Pollution and Contamination
Increases in stormwater volume have a relatively simple solution – more storm drain capacity and proper maintenance upkeep of infrastructure. However, this is not the limit of the issues that modern communities face when it comes to stormwater. Pollution and contamination are putting ecosystems and communities in danger.
The DC government’s Department of Energy and Environment has identified a range of common pollutants that have a habit of turning up in stormwater. These include:
- Automotive contaminants and byproducts
- Heavy metals
- Agricultural byproducts
- Animal waste
- Sediment from construction sites, especially those that are poorly maintained
- Residues from homes and businesses
- Bacteria and other contaminants from pet waste
- Effluent from damaged septic systems
- Other contaminants and chemicals
This is an in-exhaustive list of common contaminants, but it gives an idea of the scope of the issues caused by stormwater. In a traditional system, there is no treatment or processing element – pollutants and chemicals are simply swept through the storm drain and released into nearby natural water courses. The risk that this poses is unprecedented – as the volume and diversity of pollutants increase, it is becoming ever more difficult to protect nearby ecosystems and the wider environment.
A More Sophisticated Journey or a Profound Behavioral Change
The effects of stormwater pollution are immense. As local ecosystems and habitats are deluged with contaminated water, they are unable to cope. Many of these habitats – like the world-renowned Puget Sound in the Pacific Northwest – risk being irreparably damaged by stormwater runoff and associated pollution.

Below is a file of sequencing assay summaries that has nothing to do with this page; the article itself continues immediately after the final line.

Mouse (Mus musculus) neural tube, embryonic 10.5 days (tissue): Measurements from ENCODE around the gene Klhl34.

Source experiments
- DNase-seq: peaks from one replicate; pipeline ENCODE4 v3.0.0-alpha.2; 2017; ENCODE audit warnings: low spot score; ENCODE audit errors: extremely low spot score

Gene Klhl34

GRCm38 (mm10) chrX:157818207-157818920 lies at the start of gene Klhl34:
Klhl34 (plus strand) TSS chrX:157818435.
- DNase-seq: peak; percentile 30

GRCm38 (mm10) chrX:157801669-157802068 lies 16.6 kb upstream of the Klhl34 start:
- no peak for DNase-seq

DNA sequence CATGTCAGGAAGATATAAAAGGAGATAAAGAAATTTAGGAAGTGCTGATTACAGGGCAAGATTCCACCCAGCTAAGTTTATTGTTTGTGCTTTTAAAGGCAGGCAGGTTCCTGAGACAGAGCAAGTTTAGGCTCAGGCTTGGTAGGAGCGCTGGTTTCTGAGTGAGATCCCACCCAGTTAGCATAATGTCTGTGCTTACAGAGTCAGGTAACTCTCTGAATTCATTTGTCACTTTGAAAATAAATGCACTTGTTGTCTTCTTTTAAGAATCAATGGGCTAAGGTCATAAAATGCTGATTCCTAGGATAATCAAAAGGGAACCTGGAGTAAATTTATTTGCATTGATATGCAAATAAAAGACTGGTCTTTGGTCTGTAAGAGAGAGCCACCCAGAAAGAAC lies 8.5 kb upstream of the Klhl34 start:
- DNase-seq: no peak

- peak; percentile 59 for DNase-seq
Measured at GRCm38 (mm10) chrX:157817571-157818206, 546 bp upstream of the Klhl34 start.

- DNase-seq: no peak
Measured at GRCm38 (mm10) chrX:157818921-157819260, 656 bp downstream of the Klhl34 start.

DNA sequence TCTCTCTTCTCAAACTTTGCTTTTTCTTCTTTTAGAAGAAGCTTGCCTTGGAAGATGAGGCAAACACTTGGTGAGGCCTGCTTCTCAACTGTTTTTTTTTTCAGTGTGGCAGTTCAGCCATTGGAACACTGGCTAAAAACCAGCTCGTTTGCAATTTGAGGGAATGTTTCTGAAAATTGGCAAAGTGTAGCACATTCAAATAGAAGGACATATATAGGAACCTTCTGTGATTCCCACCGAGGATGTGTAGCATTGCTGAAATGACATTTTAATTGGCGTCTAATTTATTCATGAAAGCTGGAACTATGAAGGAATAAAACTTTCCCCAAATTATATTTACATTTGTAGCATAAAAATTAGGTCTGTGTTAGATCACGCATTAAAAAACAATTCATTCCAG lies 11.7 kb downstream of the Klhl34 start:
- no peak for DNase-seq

This means urgent action needs to take place, and we essentially have two paths open to us.
- We can create a more sophisticated journey for stormwater, adding treatment facilities and processing components that help to ensure effluent is safe by the time it reaches outflow points.
- Alternatively, we can bring about more profound changes in our own behavior, taking responsibility for reducing the contamination in stormwater and adopting more responsible practices. This will involve stormwater capture and treatment within communities, businesses and even private residences, supported by the phasing out of harmful chemicals and materials in favor of more sustainable options.
In reality, however, this is not really a choice – both aspects will need to be deployed if we are to make significant environmental changes. Global governments may struggle to implement the wholesale infrastructural changes required to treat stormwater on a municipal level, but they can make incremental changes to mitigate pollution. At the same time, broad educational programs can help individuals and organizations across the world change the way they use polluting chemicals, while new legislation can make severe contaminants a thing of the past.
The traditional stormwater runoff journey is outdated and no longer fit for purpose. It will take a concerted effort from governments, businesses and private individuals to effect a meaningful change.